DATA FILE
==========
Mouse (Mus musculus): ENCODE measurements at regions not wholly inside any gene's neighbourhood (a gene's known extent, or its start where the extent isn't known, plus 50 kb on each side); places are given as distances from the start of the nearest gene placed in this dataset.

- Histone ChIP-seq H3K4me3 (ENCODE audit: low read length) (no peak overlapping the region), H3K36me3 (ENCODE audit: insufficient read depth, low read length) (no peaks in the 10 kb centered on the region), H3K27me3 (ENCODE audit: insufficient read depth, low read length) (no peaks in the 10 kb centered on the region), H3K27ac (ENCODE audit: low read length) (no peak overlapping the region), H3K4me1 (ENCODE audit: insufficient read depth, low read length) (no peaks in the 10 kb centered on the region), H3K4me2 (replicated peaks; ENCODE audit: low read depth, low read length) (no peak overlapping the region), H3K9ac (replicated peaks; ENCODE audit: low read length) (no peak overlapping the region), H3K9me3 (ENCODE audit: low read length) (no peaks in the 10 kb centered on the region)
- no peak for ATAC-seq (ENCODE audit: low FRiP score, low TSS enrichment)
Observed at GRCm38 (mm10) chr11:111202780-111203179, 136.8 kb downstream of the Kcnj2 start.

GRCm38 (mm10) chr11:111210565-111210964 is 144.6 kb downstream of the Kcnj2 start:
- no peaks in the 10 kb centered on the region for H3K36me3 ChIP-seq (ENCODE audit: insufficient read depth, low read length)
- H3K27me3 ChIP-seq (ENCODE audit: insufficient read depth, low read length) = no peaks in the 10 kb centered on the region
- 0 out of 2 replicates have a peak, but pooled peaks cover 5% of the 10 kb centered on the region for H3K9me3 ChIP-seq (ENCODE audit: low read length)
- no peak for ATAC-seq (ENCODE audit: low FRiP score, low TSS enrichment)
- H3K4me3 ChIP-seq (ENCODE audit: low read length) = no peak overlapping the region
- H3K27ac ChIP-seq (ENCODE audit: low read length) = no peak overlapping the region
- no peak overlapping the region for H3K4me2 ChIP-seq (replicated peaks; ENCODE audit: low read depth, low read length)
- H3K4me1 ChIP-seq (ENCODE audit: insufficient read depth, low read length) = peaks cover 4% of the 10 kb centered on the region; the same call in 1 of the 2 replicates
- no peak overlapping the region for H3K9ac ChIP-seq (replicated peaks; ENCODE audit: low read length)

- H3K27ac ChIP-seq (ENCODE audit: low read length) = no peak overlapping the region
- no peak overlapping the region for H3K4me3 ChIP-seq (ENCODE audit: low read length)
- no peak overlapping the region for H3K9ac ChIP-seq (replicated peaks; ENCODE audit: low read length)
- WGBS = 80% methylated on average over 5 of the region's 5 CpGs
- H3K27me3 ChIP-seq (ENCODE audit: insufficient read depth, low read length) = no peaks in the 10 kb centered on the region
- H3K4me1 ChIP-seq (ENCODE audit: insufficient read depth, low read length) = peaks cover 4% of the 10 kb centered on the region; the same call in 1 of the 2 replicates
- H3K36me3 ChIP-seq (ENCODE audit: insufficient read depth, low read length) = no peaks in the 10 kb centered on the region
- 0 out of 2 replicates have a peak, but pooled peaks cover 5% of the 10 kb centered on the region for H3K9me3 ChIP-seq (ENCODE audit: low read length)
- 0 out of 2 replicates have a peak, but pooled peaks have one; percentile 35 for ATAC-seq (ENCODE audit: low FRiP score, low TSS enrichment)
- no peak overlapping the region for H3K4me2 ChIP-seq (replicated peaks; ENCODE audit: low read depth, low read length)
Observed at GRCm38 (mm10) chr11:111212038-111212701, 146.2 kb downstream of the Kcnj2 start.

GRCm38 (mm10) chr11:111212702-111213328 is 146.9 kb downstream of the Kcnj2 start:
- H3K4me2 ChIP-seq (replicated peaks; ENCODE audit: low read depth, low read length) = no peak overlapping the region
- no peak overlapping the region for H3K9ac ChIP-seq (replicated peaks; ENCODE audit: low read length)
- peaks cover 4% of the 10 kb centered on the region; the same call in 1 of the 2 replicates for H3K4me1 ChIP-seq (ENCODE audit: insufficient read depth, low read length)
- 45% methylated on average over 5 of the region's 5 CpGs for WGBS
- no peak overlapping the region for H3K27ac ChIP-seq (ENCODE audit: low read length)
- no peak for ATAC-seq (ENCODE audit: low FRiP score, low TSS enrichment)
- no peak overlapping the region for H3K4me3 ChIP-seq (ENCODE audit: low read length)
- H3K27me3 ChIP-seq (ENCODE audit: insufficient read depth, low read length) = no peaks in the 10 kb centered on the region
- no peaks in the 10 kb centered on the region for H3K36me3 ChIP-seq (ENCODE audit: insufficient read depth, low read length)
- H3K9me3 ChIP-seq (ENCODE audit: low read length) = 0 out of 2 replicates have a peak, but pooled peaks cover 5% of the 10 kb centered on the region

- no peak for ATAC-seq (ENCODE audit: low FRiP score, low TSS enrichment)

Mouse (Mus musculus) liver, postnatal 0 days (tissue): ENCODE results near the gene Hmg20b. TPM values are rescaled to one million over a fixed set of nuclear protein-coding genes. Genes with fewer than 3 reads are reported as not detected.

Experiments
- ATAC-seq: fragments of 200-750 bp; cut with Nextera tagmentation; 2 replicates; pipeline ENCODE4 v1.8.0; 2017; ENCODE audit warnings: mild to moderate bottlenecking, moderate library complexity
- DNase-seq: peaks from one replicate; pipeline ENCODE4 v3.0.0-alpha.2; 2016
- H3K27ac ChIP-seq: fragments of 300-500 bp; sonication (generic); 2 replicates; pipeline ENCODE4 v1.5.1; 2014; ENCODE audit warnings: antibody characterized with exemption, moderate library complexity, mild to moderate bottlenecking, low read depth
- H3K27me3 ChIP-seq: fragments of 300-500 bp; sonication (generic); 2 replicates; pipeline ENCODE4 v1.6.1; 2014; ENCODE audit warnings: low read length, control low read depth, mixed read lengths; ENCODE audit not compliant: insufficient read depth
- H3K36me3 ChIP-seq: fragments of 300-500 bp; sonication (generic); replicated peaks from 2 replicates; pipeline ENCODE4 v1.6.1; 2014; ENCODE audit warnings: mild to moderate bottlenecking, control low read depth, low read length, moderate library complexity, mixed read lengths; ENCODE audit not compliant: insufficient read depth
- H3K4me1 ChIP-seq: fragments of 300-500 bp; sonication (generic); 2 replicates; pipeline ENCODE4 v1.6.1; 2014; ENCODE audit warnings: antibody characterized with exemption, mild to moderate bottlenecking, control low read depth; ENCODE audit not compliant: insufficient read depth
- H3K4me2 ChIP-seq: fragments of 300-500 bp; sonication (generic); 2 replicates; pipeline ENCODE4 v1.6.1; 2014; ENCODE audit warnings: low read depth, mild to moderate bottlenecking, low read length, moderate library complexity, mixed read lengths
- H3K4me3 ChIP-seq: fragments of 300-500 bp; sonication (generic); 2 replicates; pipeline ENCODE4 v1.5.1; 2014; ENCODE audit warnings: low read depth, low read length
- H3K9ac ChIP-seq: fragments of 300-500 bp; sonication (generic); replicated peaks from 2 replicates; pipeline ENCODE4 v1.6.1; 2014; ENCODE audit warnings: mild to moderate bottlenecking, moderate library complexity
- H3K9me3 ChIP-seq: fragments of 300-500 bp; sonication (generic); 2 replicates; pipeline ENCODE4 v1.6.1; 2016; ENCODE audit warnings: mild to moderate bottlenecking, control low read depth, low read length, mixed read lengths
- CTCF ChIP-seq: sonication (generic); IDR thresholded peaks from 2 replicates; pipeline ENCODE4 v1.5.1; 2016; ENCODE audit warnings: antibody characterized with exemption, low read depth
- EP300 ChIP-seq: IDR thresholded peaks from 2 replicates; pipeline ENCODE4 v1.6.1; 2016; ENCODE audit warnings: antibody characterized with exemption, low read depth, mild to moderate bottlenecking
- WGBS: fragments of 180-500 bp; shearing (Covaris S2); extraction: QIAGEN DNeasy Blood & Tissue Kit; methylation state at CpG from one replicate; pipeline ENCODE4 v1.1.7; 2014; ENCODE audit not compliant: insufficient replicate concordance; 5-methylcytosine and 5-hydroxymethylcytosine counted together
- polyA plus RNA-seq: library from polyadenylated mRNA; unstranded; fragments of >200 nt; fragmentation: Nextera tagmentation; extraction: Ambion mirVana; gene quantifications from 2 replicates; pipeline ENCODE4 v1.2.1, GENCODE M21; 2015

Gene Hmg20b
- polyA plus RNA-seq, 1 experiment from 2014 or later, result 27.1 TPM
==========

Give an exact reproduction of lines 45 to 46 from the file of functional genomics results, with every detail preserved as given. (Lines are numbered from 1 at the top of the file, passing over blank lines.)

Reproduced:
- H3K4me1 ChIP-seq: fragments of 300-500 bp; sonication (generic); 2 replicates; pipeline ENCODE4 v1.6.1; 2014; ENCODE audit warnings: antibody characterized with exemption, mild to moderate bottlenecking, control low read depth; ENCODE audit not compliant: insufficient read depth
- H3K4me2 ChIP-seq: fragments of 300-500 bp; sonication (generic); 2 replicates; pipeline ENCODE4 v1.6.1; 2014; ENCODE audit warnings: low read depth, mild to moderate bottlenecking, low read length, moderate library complexity, mixed read lengths